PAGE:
Lincoln Saves the Birds
A Children's Story About Abraham Lincoln
One day in spring four men were riding on horseback along a country road. These men
were lawyers, and they were going to the next town to attend court.
There had been a rain, and the ground was very soft. Water was dripping from the trees,
and the grass was wet.
The four lawyers rode along, one behind another; for the pathway was narrow, and the
mud on each side of it was deep. They rode slowly, and talked and laughed and were very
As they were passing through a grove of small trees, they heard a great fluttering over
their heads and a feeble chirping in the grass by the roadside.
"What is the matter here?" asked the first lawyer, whose name was Speed. "Oh, it's only
some old robins!" said the second lawyer, whose name was Hardin. "The storm has
blown two of the little ones out of the nest. They are too young to fly, and the mother
bird is making a great fuss about it."
"What a pity! They'll die down there in the grass," said the third lawyer, whose name I
"Oh, well! They're nothing but birds," said Mr. Hardin. "Why should we bother?"
"Yes, why should we?" said Mr. Speed.
The three men, as they passed, looked down and saw the little birds fluttering in the cold,
wet grass. They saw the mother robin flying about, and crying to her mate.
Then they rode on, talking and laughing as before. In a few minutes they had forgotten
about the birds.
But the fourth lawyer, whose name was Abraham Lincoln, stopped. He got down from
his horse and very gently took the little ones up in his big warm hands.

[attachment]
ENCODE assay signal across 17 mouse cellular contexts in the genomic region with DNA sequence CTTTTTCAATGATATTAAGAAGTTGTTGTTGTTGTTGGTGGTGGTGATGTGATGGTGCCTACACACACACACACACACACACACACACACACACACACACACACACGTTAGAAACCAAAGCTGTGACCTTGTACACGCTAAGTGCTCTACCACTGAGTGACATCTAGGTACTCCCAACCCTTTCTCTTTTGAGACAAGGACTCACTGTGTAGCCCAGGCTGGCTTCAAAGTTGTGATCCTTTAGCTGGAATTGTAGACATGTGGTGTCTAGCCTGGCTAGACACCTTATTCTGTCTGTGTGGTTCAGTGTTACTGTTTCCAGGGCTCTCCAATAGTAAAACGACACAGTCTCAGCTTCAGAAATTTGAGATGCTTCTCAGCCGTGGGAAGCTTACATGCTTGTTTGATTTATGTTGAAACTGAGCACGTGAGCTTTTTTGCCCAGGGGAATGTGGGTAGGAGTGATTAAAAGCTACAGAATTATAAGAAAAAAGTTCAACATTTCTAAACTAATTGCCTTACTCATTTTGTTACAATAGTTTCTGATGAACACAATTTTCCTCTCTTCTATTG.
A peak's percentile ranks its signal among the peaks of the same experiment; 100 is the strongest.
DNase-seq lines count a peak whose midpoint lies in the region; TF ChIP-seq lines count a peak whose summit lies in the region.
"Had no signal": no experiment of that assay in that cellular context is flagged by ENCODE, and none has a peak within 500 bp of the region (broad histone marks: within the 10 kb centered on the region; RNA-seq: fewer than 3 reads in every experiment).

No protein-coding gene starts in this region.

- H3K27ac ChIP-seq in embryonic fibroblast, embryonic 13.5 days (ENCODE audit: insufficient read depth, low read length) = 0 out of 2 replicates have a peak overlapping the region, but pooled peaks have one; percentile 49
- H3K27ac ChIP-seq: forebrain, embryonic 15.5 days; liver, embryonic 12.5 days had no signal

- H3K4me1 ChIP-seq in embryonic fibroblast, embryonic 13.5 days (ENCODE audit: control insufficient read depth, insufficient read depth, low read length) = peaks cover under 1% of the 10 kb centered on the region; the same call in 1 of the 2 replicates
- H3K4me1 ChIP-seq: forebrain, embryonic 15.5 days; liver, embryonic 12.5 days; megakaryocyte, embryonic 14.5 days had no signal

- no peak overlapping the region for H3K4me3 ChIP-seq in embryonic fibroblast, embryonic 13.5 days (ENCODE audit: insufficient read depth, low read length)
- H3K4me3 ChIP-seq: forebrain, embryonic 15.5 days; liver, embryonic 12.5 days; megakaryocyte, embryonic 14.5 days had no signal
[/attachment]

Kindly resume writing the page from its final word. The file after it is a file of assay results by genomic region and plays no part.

They did not seem frightened, but chirped softly, as if they knew they were safe.
"Never mind, my little fellows," said Mr. Lincoln "I will put you in your own cozy little
Then he looked up to find the nest from which they had
fallen. It was high, much higher than he could reach.
But Mr. Lincoln could climb. He had climbed many a
tree when he was a boy. He put the birds softly, one by
one, into their warm little home. Two other baby birds
were there, that had not fallen out. All cuddled down
together and were very happy.
Soon the three lawyers who had ridden ahead stopped
at a spring to give their horses water.
"Where is Lincoln?" asked one.
All were surprised to find that he was not with them.
"Do you remember those birds?" said Mr. Speed. "Very
likely he has stopped to take care of them."
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In a few minutes Mr. Lincoln joined them. His shoes were covered with mud; he had torn
his coat on the thorny tree.
"Hello, Abraham!" said Mr. Hardin. "Where have you been?"
"I stopped a minute to give those birds to their mother," he answered.
"Well, we always thought you were a hero," said Mr. Speed. "Now we know it."
Then all three of them laughed heartily. They thought it so foolish that a strong man should
take so much trouble just for some worthless young birds.
"Gentlemen," said Mr. Lincoln, "I could not have slept tonight, if I had left those helpless
little robins to perish in the wet grass."
Abraham Lincoln afterwards became very famous as a lawyer and statesman. He also
became one of our greatest presidents.